The Pro Farmer

How to Identify and Treat Powdery Mildew on Plants: Chemical and Organic Solutions

What is that white powder on plants?

It’s a white colored fungus. 

Its name is powdery mildew. 


Powdery mildew appears as a white or grayish powdery coating on the leaves, stems, flowers, and fruit of plants.

The powdery substance is actually made up of fungal spores.

Powdery mildew is a common disease that can affect both indoor and outdoor plants, especially in areas with high humidity and moderate temperatures.

Some of the most commonly affected plants include roses, zinnias, cucumbers, squash, and grapevines.

Powdery mildew on tomato leaves
Powdery mildew on cucumber leaf

 It attacks many crops’ leaves.

It doesn’t need high humidity.      

Unlike many other fungal diseases, powdery mildew does not require water on the plant surface for infection.

Instead, it thrives in dry conditions with high humidity, making it particularly problematic in warm, dry climates.

The fungi responsible for powdery mildew overwinter in plant debris or as resistant structures on infected plants, reactivating when conditions become favorable.

The fungus can cover all of the plant’s leaves.

Powdery mildew totally covering cucumber leaves
Infestation of pumpkin leaves with powdery mildew

Identifying powdery mildew early is crucial for effective management.

The symptoms of powdery mildew vary depending on the host plant, but some common indicators include:

White Powdery Spots:

The most recognizable symptom is the presence of white, powdery spots on the surfaces of leaves, stems, and sometimes flowers.

These spots often first appear on the upper side of leaves.

Curling and Distortion:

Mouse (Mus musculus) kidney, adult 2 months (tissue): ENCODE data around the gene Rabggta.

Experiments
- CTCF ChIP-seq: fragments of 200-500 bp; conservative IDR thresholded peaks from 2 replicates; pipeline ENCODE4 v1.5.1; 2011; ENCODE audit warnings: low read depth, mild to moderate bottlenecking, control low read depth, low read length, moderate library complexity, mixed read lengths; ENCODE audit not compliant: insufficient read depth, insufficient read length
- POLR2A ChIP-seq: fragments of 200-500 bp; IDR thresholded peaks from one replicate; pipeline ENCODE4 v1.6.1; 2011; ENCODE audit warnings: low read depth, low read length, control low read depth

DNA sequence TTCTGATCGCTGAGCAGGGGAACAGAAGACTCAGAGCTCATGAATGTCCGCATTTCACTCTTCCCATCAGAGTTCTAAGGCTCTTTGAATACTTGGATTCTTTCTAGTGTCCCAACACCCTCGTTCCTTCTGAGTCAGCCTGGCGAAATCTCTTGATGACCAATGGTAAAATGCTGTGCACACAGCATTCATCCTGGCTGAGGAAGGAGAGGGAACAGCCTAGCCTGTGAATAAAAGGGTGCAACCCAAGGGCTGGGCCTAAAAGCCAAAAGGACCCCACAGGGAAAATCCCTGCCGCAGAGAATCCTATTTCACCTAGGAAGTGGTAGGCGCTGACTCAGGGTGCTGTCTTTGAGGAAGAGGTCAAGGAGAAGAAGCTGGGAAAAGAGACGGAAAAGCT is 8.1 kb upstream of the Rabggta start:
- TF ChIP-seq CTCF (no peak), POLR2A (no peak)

Infected leaves may exhibit curling, twisting, or distortion, leading to stunted growth.

Yellowing of Leaves:

As the disease progresses, infected leaves may turn yellow and eventually brown, leading to premature leaf drop.

Reduced Photosynthesis:

Powdery mildew can interfere with the plant’s ability to photosynthesize, reducing overall plant vigor and yield.

high infestation of tomato plants with powdery mildew
Watermelon leaves infested with powdery mildew
Pumpkin leaves infested with powdery mildew
Tomato leaf covered with powdery mildew
Melon leaves with an inoculum of powdery mildew
Pepper leaves infested with powdery mildew

When the leaves are infected, they turn brown and shrivel.

Leaf covered with powdery mildew, and dries

affected plants may experience stunted growth, distorted leaves, premature leaf drop, and reduced fruit yield.

In severe cases, powdery mildew can cause the death of the plant.

It is recommended to use at least 3 kinds of different pesticides,

and alternate between them every 4 days,

in order to overcome pest’s resistance, and completely exterminate them.

For further information about this, read this post , and this post also.

There are 2 ways to eliminate Powdery mildew: Chemical, and organic.


Various fungicides are available for powdery mildew control.

Best pesticides for Powdery mildew,

Active ingredients:



Sulfur –

Sulfur-based fungicides have been used for centuries to control powdery mildew.

They work by inhibiting the growth of the fungus.

Sulfur is the best organic solution to powdery mildew.

It kills the spreading spores by disrupting respiration within their cells.

It does this either by residual action or, at higher temperatures, by volatilization.

Residual action requires direct contact with the spores.

Mineral oil

Covers the egg, larvae, nymph and adult stages, causing suffocation.

It leaves no toxic residue on plants.

Bacillus Subtilis

A biological fungicide containing a strain of the bacterium Bacillus subtilis.

The bacterial spores occupy space on the plant surface, and compete with the pathogens; then active compounds called lipopeptides, produced by the bacterium, disrupt the germination, and growth of invading pathogens.

Due to this action, resistance is not likely to develop.

Neem oil

A naturally occurring pesticide, found in seeds from the neem tree.               

Azadirachtin is the most active component here.                                                         

It reduces insect feeding and acts as a repellent.

It also interferes with insect hormone systems, making it harder for insects to grow and lay eggs.

Milk Solution:

A mixture of milk and water (1:9 ratio) sprayed on plants has shown some efficacy in preventing and controlling powdery mildew.

Baking Soda Solution:

A solution of baking soda and water (1 tablespoon of baking soda per gallon of water) can be applied to infected plants.

This alters the pH on the leaf surface, creating an inhospitable environment for the fungus.

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